I thought maybe your chem teacher was Alastair Anderson. Isn’t he a piper? I met him once a long time ago on a music tour of England and Scotland but I can’t remember many details. Must have been all the beer ๐Ÿ™‚

Re: Northumbrian Tunes

No, but according to my Auntie up in the borders I’m related to him somehow. I think my dad’s dad is his dad’s dad’s brother or something silly. We have the same surname which is fairly good evidence. He’s why I took up the English concertina.

Re: Northumbrian Tunes

Interesting. Well, I do remember he was a really nice man and took us on a walk along the sea by Alnwick. We were introduced to his mom and wandered around a ruined castle for awhile. Beautiful area.

One thing I worried about trying to learn some of the tunes from the Folk Mag site was how the stuff was supposed to sound. The midis aren’t really enough. I learned a couple of polkas (Blue Dick and Lasses Keep Your Legs Together) but they sure didn’t feel like Irish polkas and I wasn’t sure how to handle them. I’m sure by the time I finish with them they won’t sound very "authentic"! Any suggestions on who I can listen to for examples? I have Eliza Carthy’s cds and one Kathryn Tickell, but I don’t know if those are what I need.

Re: Northumbrian Tunes

Alistair Anderson’s band "Syncopace" were excellent when they were still together. They have a CD but it’s quite hard to get - try Black Crow(e?) records. I think the best new stuff coming out at the moment is by Nancy Kerr and James Fagan. They do a lot of Triple Hornpipes and that sort of stuff. They’re playing here in Sydney on Friday yay! When I post the tunes I’ll put some ornamentation in and try and explain how I play them as best I can in the comments section. Of course a tune is what you yourself want it to be…

Re: Northumbrian Tunes

Christine,
I’ve just had a look at those 2 tunes you mentioned. I haven’t heard the tunes before, but they aren’t polkas. They are actually English/Scottish style reels. Sometimes if there aren’t very many notes and the reel is full of crotchets they get called "rants". At least that’s what I’ve always called a rant. These reels are usually played about the same speed as Irish reels, but their structure is different. They are closely related to hornpipes in that you tend to get 3 crotchets at the end of each A- or B-part or whatever, and indeed sometimes they are "swung" and played as hornpipes, especially in Ireland. This is why people argue about the genre of tunes like "Staten Island" and "The De’il Amang The Tailors" (aka "The Devil’s Dream"). An English or Scottish person will swear blind that these tunes are definitely reels, always have been, always will be. However, the "swung" style caught on in Ireland and that’s why this style of tune is often played like a hornpipe. The exception I would have thought is places like Co. Donegal where there has been a lot of Scottish influence on the music - for tunes like the Shetland "Da New Rigged Ship" on e.g. Altan’s "Harvest Storm", the unswung reel style has stuck, despite those final crotchets. It is this style of tune which people dance reels to at barndances in England and Scotland. Until recently, a lot of the Irish style reels I’m fairly sure would have been unfamiliar to musicians at least in the borders, and they might have been considered a bit complicated with "too many notes". I bet these Scottish style reels are still played quite a lot in some parts of North America. When I went to Tasmania, I found there to be quite a strong Scottish influence still, and I bet it’s the same in New Zealand. Anyone know?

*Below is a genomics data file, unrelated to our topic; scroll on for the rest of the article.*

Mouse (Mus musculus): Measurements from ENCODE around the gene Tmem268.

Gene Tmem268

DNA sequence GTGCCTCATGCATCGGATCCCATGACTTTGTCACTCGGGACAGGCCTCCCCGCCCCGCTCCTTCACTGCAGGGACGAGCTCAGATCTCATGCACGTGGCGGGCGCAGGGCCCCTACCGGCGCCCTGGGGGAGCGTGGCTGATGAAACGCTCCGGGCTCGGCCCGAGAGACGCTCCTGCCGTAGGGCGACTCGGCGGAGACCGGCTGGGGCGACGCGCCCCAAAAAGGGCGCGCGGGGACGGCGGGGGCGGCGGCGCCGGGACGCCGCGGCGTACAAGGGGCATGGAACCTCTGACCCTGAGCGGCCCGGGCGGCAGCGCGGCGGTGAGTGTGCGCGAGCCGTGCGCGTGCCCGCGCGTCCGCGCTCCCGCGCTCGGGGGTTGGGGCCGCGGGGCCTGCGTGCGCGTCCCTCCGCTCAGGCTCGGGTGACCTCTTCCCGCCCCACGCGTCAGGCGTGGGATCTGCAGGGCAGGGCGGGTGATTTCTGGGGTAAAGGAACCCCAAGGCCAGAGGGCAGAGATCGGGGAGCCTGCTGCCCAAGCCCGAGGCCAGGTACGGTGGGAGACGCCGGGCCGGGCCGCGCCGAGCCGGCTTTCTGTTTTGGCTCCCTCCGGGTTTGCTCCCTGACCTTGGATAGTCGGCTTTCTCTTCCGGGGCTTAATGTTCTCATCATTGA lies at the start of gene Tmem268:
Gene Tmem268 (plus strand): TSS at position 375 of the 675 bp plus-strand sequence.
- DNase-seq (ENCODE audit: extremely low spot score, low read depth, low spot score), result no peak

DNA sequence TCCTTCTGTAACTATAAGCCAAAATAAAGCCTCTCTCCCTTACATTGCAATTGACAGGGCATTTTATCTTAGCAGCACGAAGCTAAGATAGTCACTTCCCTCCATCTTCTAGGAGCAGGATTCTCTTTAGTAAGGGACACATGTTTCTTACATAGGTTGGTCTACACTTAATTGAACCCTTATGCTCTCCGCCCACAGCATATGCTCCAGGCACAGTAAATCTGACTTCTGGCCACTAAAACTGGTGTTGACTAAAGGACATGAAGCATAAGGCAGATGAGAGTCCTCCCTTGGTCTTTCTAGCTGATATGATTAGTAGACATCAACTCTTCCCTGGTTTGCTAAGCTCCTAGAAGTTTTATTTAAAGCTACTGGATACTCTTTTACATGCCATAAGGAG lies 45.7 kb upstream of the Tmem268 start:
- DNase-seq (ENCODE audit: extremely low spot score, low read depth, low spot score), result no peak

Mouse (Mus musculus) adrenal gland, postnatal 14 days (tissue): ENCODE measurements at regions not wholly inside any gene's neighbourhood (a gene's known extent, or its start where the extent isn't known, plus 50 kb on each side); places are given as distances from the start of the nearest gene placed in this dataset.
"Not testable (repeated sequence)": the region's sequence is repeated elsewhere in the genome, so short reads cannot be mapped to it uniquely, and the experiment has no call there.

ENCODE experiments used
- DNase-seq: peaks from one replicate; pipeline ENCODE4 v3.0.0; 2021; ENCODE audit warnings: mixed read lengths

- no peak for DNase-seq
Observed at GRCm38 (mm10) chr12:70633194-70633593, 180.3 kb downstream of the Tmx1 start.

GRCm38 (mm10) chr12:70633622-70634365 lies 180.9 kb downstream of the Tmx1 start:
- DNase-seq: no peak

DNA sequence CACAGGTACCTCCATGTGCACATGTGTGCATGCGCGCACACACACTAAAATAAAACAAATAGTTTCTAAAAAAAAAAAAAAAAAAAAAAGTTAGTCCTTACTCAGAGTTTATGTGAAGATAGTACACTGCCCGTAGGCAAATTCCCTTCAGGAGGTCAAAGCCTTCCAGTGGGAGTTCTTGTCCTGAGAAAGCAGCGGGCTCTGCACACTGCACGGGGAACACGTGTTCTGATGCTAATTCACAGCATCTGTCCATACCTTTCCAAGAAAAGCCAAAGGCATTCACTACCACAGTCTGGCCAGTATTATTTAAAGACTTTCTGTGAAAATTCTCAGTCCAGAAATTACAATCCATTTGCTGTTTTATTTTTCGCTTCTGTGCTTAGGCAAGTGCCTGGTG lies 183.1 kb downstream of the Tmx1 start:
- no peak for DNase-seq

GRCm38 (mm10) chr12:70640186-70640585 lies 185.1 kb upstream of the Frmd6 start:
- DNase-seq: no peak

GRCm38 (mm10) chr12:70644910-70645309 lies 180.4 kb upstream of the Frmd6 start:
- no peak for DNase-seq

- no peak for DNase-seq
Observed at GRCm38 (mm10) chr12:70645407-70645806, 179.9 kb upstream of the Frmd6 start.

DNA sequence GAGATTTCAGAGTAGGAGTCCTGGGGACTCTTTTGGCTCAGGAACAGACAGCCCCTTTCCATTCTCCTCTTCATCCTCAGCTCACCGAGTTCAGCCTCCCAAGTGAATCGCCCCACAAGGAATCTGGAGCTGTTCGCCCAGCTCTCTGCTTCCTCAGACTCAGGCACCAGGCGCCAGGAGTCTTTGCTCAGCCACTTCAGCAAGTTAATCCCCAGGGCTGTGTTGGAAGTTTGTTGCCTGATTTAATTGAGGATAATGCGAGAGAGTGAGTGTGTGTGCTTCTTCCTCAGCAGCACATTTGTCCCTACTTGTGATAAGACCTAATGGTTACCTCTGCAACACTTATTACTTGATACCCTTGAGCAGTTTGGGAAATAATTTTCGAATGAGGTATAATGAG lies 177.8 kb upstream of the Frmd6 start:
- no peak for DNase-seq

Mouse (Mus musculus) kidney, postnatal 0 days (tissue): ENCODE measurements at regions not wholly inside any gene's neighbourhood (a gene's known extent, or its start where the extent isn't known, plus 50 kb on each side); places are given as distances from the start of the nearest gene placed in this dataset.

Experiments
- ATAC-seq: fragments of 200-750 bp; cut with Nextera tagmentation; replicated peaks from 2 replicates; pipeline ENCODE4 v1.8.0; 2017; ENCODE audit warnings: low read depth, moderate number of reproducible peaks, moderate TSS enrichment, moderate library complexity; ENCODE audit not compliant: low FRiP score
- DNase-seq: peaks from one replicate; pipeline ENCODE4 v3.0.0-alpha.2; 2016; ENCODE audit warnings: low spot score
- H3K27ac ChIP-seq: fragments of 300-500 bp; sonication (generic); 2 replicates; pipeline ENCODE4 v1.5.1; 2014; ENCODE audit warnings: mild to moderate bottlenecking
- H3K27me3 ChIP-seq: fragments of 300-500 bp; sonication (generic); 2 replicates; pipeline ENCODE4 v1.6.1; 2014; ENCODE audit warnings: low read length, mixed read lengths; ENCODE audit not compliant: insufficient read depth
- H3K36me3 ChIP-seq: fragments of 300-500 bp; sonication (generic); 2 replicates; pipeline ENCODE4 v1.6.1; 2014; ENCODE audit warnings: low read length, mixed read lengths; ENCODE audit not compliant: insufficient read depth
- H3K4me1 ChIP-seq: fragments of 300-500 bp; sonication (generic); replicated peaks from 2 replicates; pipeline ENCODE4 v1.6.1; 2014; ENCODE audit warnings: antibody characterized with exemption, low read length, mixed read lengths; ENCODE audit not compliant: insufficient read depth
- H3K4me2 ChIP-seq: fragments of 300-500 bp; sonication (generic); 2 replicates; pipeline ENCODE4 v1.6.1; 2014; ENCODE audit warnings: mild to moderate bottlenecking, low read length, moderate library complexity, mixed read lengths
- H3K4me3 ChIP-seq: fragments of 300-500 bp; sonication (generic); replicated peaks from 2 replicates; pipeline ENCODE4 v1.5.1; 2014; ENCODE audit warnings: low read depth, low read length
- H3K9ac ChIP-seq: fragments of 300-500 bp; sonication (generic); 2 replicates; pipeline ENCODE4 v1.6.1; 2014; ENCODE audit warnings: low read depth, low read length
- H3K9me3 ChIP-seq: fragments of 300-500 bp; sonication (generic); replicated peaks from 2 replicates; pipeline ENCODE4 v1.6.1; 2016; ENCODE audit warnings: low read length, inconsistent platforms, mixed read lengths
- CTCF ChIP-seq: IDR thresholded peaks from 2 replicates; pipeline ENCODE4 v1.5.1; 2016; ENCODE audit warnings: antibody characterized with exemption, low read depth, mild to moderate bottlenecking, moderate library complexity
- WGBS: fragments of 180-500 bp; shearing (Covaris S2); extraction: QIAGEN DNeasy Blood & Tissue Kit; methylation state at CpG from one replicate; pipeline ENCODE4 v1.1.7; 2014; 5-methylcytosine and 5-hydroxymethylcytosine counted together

Re: Northumbrian Tunes

I’ve added the tune type "Triple Hornpipe" to the database.

Re: Northumbrian Tunes

I recently bought Kathryn Tickell’s CD, ‘The Northumberland Collection’. The first set of tunes features The Morpeth Rant and the lesser known Old Morpeth Rant. It says in the sleeve notes that the rant is actually a specific type of dance, peculiar to the Northeast of England.

Re: Northumbrian Tunes

Mark,

Thanks for all the info. I was trying to bow them like polkas because the time sig. was 2/2. They do feel more like hornpipes to me. Comparing them to Staten Island and Devil’s Dream makes it more clear. When I get more comfortable with them I’m going to introduce them to the "laid back" session I go to and see if I can get folks to learn them. I’ll look for those cds. I lost track of Nancy Kerr when she left off playing with Eliza.

Jeremy, thanks for being so open-minded!

Re: Northumbrian Tunes

Yeah thanks Jeremy,
Christine: just make sure that with the Northumbrian rants and reels you don’t swing them like hornpipes. They’re meant to be played in undotted rhythms like you’d usually play an Irish reel, and quite fast. I think they’d sound a bit odd played like hornpipes.